So it was that after a quick meal of fried chicken and noodles, I dropped by the R&B Melrose and got greeted in the usual fabulously warm and kind manner from the owners, and got my beer and took to the stage. I played I don’t know how many songs, many by myself, many others with a couple of the other musicians who were there for the open mic. The R&B Melrose is a basement bar the main purpose of which is to have live music. The stage is comfortable cool and there are instruments all over the place for the public: Drums, keyboards, acoustic and electric guitars, bass… you name it….
Did Mad World with one of them on the piano and the other on lead guitar. As I realized that it was my sixth time at this very cool and simple open mic with its devoted bar owners, here in Japan’s third biggest city, I realized just how much sake had gone under the bridge since then. (OK, water. I think I might have drunk sake once in Japan.) And I realized that I was using my same Seagull acoustic since that first visit to the R&B Melrose, and that it had been around the world 6 times now, too.
If I can, I’ll be back next year. But first, the rest of the weekend in Japan….
A Slightly Different Approach in My Thumbnail Guide for Japan
I have decided to make Japan one of the exceptions on in my Worldwide Thumbnail Guide of open mics in that I will not focus only on one city, and I will name this after the country itself. I did the same with Monaco, when you think about it – and added Nice to that one – and I also did the same with Bahrain, as I only spoke of open mics in Manama, the capital city, but called it after the country. The point in Japan is that I have no single city with a wealth of open mics and open jams to list here, but I do have experience with three different cities in Japan, and they happen to be the three biggest cities: Tokyo, Osaka and Nagoya. It seems to me, therefore, that it will serve the reader much better if I do a guide with my findings for all of these cities, rather than just listing Nagoya, which is where I have spent the most time. So it is that I am going to list my findings in the three biggest cities in Japan, and hope that makes the page worthwhile for travelers to Japan.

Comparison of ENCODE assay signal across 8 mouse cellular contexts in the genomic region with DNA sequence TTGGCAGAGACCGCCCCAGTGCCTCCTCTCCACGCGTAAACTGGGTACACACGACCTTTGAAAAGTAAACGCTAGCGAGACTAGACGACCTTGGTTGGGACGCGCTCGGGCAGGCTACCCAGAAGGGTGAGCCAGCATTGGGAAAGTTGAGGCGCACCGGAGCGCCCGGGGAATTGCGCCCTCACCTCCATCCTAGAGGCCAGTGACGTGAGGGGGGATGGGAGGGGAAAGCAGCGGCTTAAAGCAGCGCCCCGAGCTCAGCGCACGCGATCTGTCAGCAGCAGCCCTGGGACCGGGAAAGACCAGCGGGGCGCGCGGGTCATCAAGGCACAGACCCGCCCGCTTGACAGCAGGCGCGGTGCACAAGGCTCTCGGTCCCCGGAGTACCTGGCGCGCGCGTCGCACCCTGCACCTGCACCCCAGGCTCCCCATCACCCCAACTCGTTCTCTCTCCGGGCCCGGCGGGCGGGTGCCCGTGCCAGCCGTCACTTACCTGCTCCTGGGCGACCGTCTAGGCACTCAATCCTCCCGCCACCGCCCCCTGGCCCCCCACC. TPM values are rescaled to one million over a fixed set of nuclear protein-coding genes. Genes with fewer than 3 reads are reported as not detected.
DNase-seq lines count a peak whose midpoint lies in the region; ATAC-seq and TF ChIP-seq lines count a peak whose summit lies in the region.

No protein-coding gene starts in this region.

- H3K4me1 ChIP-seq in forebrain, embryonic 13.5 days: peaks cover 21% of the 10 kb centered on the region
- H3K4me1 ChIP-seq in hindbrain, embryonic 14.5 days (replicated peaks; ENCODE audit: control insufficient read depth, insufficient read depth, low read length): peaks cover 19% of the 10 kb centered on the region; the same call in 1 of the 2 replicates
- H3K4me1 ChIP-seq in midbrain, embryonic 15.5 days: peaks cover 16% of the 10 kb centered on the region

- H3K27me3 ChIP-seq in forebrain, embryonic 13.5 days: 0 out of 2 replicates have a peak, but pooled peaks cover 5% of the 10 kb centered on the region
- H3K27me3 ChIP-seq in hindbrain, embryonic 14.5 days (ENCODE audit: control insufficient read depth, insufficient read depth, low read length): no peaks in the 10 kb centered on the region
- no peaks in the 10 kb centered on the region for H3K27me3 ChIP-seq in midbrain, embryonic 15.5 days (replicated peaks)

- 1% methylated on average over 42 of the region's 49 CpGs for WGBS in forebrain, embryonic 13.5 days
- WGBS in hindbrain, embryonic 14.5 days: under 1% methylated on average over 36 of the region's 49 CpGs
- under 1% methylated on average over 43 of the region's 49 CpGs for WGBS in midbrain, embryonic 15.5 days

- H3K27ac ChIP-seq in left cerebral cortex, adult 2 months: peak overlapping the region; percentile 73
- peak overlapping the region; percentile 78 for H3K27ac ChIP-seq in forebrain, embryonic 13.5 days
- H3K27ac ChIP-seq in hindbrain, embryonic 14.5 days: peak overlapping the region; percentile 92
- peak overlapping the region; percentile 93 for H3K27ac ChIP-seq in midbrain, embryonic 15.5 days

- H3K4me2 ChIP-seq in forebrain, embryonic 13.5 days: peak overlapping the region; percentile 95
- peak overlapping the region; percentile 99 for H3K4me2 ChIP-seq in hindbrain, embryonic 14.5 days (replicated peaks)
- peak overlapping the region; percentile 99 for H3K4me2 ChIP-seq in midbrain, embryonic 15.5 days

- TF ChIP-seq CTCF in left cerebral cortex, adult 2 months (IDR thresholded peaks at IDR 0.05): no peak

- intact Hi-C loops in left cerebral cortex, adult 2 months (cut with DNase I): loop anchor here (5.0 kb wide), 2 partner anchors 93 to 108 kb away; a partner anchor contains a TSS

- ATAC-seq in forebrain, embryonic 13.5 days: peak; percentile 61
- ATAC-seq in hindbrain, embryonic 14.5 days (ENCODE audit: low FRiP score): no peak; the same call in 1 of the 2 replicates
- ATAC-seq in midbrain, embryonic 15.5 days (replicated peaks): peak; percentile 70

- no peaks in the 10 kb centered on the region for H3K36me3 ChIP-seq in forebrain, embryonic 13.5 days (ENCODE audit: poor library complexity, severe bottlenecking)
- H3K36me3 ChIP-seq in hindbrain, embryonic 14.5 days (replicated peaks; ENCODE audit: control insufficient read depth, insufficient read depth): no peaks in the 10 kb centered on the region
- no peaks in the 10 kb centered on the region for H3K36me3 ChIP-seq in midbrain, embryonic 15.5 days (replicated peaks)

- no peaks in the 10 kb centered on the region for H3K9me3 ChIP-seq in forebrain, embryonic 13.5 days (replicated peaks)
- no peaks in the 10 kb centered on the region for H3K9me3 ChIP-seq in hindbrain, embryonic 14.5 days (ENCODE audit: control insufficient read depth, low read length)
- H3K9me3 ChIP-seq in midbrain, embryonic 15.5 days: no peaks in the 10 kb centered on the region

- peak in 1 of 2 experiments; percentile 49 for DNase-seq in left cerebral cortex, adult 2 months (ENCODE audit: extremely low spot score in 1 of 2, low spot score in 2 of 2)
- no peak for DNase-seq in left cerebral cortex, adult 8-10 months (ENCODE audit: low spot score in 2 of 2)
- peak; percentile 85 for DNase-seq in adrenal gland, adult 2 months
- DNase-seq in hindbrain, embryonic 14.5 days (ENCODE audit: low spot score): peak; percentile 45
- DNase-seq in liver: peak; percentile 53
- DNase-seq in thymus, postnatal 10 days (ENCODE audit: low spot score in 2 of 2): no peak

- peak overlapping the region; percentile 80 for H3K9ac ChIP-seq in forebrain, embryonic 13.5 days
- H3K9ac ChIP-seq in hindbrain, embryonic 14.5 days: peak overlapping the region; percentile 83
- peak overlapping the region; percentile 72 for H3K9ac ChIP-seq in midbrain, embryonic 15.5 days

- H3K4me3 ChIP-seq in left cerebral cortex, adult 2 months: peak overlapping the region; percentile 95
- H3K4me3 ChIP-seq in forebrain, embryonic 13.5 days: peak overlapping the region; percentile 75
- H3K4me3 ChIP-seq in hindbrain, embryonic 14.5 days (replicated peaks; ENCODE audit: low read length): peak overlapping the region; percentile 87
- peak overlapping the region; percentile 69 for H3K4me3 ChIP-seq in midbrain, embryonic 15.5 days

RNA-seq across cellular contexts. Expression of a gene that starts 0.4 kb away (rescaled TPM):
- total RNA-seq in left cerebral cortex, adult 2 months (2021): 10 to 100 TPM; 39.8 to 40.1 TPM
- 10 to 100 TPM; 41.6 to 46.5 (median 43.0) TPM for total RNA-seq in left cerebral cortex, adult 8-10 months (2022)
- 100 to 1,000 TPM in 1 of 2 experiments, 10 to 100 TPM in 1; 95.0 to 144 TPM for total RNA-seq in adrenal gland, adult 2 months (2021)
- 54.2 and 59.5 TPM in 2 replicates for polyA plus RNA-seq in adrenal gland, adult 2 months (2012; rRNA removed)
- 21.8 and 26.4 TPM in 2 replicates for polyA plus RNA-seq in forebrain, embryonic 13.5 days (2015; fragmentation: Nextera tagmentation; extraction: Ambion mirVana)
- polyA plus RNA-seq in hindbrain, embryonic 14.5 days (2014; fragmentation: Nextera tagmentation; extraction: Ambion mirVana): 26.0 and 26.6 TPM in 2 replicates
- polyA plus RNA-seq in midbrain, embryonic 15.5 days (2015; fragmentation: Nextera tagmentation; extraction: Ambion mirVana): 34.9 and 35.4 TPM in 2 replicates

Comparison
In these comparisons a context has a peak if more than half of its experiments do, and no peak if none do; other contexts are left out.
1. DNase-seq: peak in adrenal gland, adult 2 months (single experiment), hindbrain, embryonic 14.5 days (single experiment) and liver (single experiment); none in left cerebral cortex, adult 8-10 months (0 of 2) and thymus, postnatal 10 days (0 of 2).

UPDATE, 30 OCT. 2013: I noticed that unlike all my other open mic guides, the Japan guide was not receiving much traffic, and so I decided that I had made an error to change the system, and I have now today made three separate guides for Japan: a Thumbnail Open Mic Guide to Osaka, Thumbnail Open Mic Guide to Tokyo, Thumbnail Open Mic Guide to Nagoya. People search by city, not by country. So that is the end of that experiment – and please note the link at the beginning and end of this page will not work, as I got rid of the country guide all together.
Japan’s Open Mic Scene is Focused Around the So-Called “Live House”
The first thing to keep in mind when coming to Japan and looking for places to play music, is that while there are such things called open mics, there is another phenomenon that you must know about, and that is the ubiquitous “Live House.” Live Houses come in various forms, but generally what they are are bars with live music, or music venues that people can rent out by the time clock for a fee and then invite people to come and hear…and pay back the rental fee in their spendings. But Live Houses can also be places that hold open mics and open jams of the kind I focus on with my list. So aside from my limited list, the place to start looking for places to play in Japan is a Live House. Just find one, then see how they operate. They may have an open mic or an open jam – or you may want to rent the room for your half hour or so slot.